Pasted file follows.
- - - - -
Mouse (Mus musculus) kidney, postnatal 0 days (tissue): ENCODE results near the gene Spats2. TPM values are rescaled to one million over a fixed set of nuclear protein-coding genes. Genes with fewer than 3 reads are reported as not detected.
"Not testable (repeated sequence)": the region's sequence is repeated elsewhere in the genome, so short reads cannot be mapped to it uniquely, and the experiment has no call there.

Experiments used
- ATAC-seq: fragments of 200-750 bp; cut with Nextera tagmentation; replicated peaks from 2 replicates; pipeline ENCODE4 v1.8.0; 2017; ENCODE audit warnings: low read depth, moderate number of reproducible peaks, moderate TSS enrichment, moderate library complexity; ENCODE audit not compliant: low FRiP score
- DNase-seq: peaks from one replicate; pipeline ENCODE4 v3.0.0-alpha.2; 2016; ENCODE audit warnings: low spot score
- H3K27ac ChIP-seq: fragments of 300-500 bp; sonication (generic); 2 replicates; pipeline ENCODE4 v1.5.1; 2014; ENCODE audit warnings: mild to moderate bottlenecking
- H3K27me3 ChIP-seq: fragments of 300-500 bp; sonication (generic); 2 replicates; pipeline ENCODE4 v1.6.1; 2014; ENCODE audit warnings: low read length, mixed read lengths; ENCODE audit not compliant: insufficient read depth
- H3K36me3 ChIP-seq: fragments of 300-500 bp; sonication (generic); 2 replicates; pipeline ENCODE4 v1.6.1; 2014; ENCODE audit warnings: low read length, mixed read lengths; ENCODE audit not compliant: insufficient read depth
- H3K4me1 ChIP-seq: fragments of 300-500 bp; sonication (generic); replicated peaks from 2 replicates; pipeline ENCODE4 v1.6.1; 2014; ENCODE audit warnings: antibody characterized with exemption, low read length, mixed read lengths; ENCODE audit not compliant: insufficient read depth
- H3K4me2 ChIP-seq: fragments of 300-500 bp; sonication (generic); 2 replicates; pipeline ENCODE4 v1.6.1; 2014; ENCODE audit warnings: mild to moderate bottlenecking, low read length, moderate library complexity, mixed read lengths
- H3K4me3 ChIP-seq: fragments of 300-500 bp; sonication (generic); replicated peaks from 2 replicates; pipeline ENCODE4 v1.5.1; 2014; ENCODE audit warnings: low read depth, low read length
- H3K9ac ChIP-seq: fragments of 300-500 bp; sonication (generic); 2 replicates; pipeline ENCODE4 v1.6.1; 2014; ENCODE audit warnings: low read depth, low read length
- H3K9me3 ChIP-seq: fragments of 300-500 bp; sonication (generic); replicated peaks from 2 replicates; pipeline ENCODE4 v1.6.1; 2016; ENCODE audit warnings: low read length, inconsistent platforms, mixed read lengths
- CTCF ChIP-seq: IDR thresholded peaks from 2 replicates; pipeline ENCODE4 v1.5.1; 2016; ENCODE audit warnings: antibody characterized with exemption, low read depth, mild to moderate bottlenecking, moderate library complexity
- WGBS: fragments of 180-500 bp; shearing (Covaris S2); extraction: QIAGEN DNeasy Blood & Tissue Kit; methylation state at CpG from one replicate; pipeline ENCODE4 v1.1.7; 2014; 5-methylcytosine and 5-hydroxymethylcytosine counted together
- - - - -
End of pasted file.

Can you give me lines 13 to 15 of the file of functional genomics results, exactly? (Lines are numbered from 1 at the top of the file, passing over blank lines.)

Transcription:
- H3K9me3 ChIP-seq: fragments of 300-500 bp; sonication (generic); replicated peaks from 2 replicates; pipeline ENCODE4 v1.6.1; 2016; ENCODE audit warnings: low read length, inconsistent platforms, mixed read lengths
- CTCF ChIP-seq: IDR thresholded peaks from 2 replicates; pipeline ENCODE4 v1.5.1; 2016; ENCODE audit warnings: antibody characterized with exemption, low read depth, mild to moderate bottlenecking, moderate library complexity
- WGBS: fragments of 180-500 bp; shearing (Covaris S2); extraction: QIAGEN DNeasy Blood & Tissue Kit; methylation state at CpG from one replicate; pipeline ENCODE4 v1.1.7; 2014; 5-methylcytosine and 5-hydroxymethylcytosine counted together